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That's a good snowpack!
After the lean-to, our luck ran out. Maybe a couple of hundred feet beyond, the tracks stopped. Perhaps someone decided they'd had enough? Whatever the reason, we were the trailbreakers now.

We still had a short ways to go along the flats before we reached the junction with the Lake Arnold Trail. From there, the trail heads up towards Lake Tear of the Clouds. Even though it was mostly flat, it was deceptively tough going. We hoped that someone had gone up towards Lake Tear of the Clouds via the Lake Arnold Trail. That would be sweet.

After a bit of laborious trail breaking, we reached the junction. Fresh, clean white snow. And no tracks. No luck for us today! One thousand tiring feet of unbroken trail lay before us - and that didn't include the ascents of the peaks!
Beautiful winter forest view
Realizing that these conditions would result in very slow progress, we wasted no time in starting off, and soon the trail started to gain elevation, and the snow deepened. The fresh snow had several layers of differentiated hardness - the kind that would collapse a bit after you had applied your weight to it, thereby sucking energy from you twice every step. We decided to swap leads every 100 vertical feet. We fantasized about the possible scenarios that would relieve of us this exhausting effort: Maybe someone had done a loop over Marcy and was now coming down the trail we were going up. Perhaps someone fast (Pin-pin maybe?) was coming up behind us and would selflessly take over the lead.
Gray Peak
It took us two hours to break trail from the Uphill Lean-to to Lake Tear of the Clouds, and we knew we still had over 2,000 feet of possible unbroken terrain to ascend. It was looking like it was going to be a hard day.

On the plus side, it was a brilliant, beautiful winter day, with cobalt-blue skies and crisp visibility. A few puffs of cloud had started to form in the otherwise clear sky, and they added character to the scene.
Almost at the height-of-land
Winter wonderland
Hiking below our objective
We were now at the start of the herdpath up to Gray (and we could see, unsurprisingly, that it was unbroken). We sat down in the brilliant sun at the edge of Lake Tear of the Clouds and had a solid and much needed drink and snack break. We girded ourselves for what would be the next tiring phase of our trip - the bushwhack up to Gray's summit.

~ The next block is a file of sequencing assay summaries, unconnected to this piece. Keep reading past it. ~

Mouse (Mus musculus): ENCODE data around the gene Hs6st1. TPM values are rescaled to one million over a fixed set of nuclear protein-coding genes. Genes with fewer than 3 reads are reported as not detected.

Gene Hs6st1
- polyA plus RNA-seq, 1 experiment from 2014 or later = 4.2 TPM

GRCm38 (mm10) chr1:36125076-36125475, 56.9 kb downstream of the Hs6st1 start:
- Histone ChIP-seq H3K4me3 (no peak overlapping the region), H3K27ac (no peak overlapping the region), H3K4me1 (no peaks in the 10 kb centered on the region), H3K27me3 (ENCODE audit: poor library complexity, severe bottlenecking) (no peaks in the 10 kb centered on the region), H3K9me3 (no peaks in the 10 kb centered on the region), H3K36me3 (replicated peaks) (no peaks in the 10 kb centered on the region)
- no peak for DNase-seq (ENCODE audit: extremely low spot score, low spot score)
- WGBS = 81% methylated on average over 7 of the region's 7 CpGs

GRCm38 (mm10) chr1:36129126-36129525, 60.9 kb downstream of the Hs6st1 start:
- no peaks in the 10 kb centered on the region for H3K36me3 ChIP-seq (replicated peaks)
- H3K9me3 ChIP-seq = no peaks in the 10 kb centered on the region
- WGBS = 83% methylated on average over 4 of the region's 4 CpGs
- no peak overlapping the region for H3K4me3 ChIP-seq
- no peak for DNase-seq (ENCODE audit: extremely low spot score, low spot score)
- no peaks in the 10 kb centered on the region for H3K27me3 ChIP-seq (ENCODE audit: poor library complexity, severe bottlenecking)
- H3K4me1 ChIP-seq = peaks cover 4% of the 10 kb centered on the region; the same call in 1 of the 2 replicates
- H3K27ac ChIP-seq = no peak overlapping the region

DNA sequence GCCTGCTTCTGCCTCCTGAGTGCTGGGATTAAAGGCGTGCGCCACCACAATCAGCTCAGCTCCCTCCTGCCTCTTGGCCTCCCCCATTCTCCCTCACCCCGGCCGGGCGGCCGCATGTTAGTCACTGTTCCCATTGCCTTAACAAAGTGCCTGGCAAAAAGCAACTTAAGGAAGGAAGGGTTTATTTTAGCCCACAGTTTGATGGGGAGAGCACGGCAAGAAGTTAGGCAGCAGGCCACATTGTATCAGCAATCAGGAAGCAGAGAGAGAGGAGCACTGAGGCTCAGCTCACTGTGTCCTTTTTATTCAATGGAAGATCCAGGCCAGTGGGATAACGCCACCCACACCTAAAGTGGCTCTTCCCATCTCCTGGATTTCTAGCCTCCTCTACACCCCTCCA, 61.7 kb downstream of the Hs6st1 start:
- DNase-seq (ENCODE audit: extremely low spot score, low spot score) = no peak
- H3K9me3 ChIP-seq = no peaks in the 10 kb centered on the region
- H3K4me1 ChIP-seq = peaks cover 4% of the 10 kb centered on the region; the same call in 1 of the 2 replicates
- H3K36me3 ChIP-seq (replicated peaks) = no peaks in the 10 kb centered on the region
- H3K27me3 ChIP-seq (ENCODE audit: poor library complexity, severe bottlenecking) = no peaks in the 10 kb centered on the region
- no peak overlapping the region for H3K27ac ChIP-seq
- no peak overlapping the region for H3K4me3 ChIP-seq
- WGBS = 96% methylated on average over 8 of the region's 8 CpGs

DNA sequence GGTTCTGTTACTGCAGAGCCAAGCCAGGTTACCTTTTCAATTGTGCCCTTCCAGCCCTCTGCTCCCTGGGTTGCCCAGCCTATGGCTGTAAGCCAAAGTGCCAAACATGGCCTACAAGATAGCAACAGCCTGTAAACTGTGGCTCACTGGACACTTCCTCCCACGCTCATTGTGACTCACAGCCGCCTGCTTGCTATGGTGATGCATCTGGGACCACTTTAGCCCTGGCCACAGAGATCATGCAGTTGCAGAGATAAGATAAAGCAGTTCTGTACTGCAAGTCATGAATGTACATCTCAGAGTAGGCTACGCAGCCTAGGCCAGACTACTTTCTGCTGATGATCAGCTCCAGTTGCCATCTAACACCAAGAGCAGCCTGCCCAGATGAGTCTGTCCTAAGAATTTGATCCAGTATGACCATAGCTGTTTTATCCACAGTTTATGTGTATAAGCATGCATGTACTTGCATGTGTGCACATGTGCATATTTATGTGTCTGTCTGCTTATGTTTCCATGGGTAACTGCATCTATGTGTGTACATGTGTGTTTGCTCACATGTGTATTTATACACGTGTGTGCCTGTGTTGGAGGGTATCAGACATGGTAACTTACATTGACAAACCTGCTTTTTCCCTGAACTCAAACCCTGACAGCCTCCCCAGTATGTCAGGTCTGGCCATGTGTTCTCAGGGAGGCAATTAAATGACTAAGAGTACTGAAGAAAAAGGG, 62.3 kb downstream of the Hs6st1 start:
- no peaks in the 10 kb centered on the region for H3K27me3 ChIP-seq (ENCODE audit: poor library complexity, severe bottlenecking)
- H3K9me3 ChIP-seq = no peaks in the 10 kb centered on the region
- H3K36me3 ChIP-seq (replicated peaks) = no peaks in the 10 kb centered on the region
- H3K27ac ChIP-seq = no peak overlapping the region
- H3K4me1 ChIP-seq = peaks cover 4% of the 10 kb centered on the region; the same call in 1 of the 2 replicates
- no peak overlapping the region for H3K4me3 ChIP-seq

Then... we heard them. Voices! Coming up behind us! Jenn and I looked at each other: Yes! Yes-yes-yes! I don't think I've been more glad to encounter other hikers in the Adirondacks. Soon two hikers came into view saw us. Funnily enough, their reaction to seeing us was the precise inverse of ours. I'm pretty sure one of the sentences involved "aw, s$%t".

We exchanged pleasantries and introduced ourselves. They were Jason and Jason (easy to remember), and as luck would have it, they had the exact same itinerary as us. Double and triple yes! Suddenly, our hopelessly tiring day was looking manageable again. We agreed to summit the peaks together, swapping trail-breaking lead to make life easier for all of us.

We finished our snacks, and placed our packs against a tree. We would be doing the short up-and-down to Gray Peak without the bulky and weighty encumbrance of a pack.
Marcy's white cone
Pack stop
Scrambling up Gray
Jason and Jason started off ahead of us, and we soon followed. How nice it was to follow a broken track. It was unbelievable how much less effort it was. We soon caught up to them, and I could see from my GPS track (I was using my GPS track of my summer ascent of Gray) that they were starting to head too far right, and soon they would be far from the official herdpath route. Several "trend to the left when you can"s brought us back onto the herdpath.
Some tiring bushwhacking
Jason nears the top
Gray's summit ridge
With our combined muscle power, the ascent of Gray was relatively easy, and it wasn't long before we were standing on the Gray's summit ridge. There was a lot of snow up here, because it seemed almost completely open, and I knew from the summer that the summit of Gray was thickly treed in dense 7 to 8 foot trees. Only the top two or so feet of the trees poked out here and there. We quickly made our way over to the small round summit marker (the big sign was buried), and took some obligatory summit photos. Now aligned, Gray Peak marks winter number 43 for both myself and Jenn. For Jason and Jason, also both pursuing their winter 46er quest (as we found out), this was number 40.
Gray's summit
J & J at Gray's summit
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